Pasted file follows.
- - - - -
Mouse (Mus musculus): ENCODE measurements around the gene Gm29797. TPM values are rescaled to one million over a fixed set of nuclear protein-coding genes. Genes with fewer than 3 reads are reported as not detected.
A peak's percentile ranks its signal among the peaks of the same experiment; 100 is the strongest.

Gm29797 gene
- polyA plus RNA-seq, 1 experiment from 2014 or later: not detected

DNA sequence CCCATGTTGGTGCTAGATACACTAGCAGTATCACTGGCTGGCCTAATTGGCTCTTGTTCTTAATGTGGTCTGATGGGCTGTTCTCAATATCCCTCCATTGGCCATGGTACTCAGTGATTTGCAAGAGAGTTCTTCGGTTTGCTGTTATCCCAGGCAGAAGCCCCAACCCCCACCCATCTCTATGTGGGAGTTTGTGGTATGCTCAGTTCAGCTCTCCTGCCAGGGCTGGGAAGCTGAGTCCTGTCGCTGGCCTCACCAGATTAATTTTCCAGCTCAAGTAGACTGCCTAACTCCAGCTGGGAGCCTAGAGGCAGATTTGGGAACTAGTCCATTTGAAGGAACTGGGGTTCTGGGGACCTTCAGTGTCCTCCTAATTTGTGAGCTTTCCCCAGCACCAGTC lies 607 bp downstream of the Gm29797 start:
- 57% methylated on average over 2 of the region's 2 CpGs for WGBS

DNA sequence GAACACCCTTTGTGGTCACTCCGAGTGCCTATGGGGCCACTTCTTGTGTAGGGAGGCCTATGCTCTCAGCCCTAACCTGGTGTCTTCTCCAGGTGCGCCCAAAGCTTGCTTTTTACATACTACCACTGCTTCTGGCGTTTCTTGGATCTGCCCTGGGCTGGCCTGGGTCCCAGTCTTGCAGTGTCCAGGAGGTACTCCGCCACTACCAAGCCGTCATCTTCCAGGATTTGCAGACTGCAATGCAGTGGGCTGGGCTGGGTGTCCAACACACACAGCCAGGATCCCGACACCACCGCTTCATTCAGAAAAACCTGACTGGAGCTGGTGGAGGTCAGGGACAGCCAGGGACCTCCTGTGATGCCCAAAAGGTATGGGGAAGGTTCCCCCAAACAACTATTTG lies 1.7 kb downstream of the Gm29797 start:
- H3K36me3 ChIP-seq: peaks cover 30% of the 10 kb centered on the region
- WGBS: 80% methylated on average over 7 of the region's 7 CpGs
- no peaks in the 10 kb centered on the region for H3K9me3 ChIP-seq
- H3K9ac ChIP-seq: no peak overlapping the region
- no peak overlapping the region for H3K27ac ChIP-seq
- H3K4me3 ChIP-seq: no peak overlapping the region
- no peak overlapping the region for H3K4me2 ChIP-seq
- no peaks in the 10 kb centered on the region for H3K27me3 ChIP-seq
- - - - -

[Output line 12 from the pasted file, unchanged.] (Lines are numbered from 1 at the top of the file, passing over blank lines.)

- no peak overlapping the region for H3K27ac ChIP-seq